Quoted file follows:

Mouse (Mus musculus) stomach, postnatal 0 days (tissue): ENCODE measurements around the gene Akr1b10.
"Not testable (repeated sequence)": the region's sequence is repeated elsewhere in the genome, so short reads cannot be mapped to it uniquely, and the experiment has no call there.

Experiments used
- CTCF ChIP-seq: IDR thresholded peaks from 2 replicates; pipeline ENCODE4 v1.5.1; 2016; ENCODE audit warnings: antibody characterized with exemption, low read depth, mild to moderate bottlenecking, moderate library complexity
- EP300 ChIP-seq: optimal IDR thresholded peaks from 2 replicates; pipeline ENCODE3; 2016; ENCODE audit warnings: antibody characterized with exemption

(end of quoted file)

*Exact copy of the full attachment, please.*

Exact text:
Mouse (Mus musculus) stomach, postnatal 0 days (tissue): ENCODE measurements around the gene Akr1b10.
"Not testable (repeated sequence)": the region's sequence is repeated elsewhere in the genome, so short reads cannot be mapped to it uniquely, and the experiment has no call there.

Experiments used
- CTCF ChIP-seq: IDR thresholded peaks from 2 replicates; pipeline ENCODE4 v1.5.1; 2016; ENCODE audit warnings: antibody characterized with exemption, low read depth, mild to moderate bottlenecking, moderate library complexity
- EP300 ChIP-seq: optimal IDR thresholded peaks from 2 replicates; pipeline ENCODE3; 2016; ENCODE audit warnings: antibody characterized with exemption